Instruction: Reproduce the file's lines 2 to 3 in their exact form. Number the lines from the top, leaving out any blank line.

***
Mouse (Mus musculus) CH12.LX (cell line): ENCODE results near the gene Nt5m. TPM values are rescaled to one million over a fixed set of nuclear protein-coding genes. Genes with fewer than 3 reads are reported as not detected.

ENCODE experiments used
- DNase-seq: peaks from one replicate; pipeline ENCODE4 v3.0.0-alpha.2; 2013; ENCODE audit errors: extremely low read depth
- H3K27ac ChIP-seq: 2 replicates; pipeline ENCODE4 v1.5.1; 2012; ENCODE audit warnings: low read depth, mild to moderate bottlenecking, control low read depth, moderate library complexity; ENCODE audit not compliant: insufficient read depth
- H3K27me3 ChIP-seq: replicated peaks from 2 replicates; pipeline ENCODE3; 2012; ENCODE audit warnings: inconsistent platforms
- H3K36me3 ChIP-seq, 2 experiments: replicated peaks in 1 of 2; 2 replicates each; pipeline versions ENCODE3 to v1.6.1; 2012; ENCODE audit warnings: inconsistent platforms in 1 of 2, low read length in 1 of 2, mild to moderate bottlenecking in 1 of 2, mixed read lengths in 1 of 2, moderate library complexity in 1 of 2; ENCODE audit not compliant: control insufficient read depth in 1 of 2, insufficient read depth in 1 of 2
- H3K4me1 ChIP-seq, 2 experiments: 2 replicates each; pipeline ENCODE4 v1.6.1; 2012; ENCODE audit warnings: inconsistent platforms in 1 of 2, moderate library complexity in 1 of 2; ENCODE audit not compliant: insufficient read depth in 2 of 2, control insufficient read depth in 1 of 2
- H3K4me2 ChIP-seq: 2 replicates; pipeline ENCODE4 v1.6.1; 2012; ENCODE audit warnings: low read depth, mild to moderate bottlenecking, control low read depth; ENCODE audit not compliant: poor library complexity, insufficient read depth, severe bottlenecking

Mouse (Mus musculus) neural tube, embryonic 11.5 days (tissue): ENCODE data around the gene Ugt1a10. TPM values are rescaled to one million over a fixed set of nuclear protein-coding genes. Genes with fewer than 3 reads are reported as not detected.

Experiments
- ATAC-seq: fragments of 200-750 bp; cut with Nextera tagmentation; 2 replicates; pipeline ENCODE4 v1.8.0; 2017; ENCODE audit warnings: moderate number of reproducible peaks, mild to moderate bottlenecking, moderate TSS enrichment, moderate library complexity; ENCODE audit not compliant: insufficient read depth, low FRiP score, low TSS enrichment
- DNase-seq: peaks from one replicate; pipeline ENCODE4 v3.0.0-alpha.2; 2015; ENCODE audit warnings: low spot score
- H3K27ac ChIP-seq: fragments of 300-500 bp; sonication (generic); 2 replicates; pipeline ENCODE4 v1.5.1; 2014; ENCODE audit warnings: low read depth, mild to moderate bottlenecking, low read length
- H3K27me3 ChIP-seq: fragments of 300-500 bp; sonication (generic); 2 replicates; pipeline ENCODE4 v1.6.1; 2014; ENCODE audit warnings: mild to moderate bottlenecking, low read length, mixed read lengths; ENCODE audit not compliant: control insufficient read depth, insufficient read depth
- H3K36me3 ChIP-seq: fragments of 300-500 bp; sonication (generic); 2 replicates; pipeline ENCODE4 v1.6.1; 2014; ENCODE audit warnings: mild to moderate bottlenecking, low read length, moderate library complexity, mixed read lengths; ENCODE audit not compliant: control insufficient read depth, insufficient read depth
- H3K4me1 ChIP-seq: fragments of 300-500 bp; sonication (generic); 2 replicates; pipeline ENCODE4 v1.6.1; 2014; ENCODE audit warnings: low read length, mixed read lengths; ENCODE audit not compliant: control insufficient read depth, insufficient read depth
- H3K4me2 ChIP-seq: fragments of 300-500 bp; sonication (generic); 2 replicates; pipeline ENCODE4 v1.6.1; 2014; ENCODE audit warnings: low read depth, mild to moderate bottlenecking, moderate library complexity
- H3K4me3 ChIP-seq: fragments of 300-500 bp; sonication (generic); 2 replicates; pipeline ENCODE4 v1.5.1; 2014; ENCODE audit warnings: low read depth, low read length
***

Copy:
ENCODE experiments used
- DNase-seq: peaks from one replicate; pipeline ENCODE4 v3.0.0-alpha.2; 2013; ENCODE audit errors: extremely low read depth